• Statelessness - Designing services to be stateless can help leverage the horizontal scalability provided by cloud infrastructure. If any single server is interrupted, a single service call is all that fails. The next call will go to another available server.
  • Retry - Plan for small interruptions by building retry mechanisms into the service calls. This in combination with statelessness can increase your ability to leverage the resiliency provided by the cloud infrastructure.

Recovery, dealing with the larger failures
When you have large, catastrophic failures, resiliency will not be enough and disaster recovery plans need to kick in. In the past, disaster recovery sites could be an expensive cost of doing business, such as having a second site location that sits idle in case of a disaster. The classic scenario involved restoring backups to the disaster location and bringing it up and online. Public clouds provide a much more cost effective alternative. With the ability to spin up new instances at any location quickly, and only being charged when they are activated, the cost factor of maintaining a disaster site drops dramatically. Depending on how quickly the business requirement is for recovery (as always, it's about the business, not the technology), one could even have a small, warm backup operating. Should a disaster happen, scale up the warm site and activate, again, providing significant cost savings during normal operation, but providing a quick disaster recovery should the need arise.

Is cloud the answer?
In the ever changing world of technology disruption and customer expectations, cloud can be a powerful tool to help deal with the microwave culture we now live in. Is it the right tool? In classic fashion, the answer is ‘it depends.' You need to identify what the business requirements are related to BCP, and perform the appropriate analysis to determine if the cloud is the right tool for your systems and applications. Everything is a tradeoff, and you need to determine what the right balance is based on your business, your customer needs and expectations, and determining the right tools to achieve the outcome desired.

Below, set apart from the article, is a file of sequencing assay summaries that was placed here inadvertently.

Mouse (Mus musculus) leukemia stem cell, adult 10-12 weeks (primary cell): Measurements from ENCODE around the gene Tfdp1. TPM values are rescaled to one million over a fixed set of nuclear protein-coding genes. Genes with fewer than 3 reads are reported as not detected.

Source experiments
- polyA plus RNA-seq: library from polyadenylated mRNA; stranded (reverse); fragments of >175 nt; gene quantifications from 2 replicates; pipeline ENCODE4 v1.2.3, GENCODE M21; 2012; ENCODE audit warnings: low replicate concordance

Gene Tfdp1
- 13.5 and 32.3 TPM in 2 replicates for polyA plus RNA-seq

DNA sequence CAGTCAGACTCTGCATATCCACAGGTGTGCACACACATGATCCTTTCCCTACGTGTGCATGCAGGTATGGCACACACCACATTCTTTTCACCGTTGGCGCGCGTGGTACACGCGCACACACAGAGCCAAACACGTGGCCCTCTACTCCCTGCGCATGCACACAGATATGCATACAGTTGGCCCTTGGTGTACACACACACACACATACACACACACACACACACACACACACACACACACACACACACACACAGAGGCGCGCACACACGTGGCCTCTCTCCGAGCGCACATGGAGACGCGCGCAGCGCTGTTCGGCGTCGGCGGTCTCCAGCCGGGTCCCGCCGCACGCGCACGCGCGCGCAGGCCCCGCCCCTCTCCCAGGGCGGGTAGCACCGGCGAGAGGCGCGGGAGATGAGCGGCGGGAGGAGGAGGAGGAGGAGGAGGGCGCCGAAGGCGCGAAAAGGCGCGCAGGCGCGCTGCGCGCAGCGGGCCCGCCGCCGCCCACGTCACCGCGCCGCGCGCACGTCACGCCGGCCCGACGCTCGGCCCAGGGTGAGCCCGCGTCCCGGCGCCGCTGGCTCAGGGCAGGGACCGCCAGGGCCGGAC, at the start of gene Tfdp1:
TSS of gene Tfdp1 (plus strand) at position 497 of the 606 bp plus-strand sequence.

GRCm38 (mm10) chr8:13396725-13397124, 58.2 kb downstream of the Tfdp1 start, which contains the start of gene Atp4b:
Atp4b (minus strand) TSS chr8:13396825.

This post is brought to you by The CIO Agenda.

KPMG LLP is a Delaware limited liability partnership and is the U.S. member firm of the KPMG network of independent member firms affiliated with KPMG International Cooperative ("KPMG International"), a Swiss entity. The KPMG name, logo and "cutting through complexity" are registered trademarks or trademarks of KPMG International. The views and opinions expressed herein are those of the authors and do not necessarily represent the views and opinions of KPMG LLP.

More Stories By Ed Featherston

Ed Featherston is VP, Principal Architect at Cloud Technology Partners. He brings 35 years of technology experience in designing, building, and implementing large complex solutions. He has significant expertise in systems integration, Internet/intranet, and cloud technologies. He has delivered projects in various industries, including financial services, pharmacy, government and retail.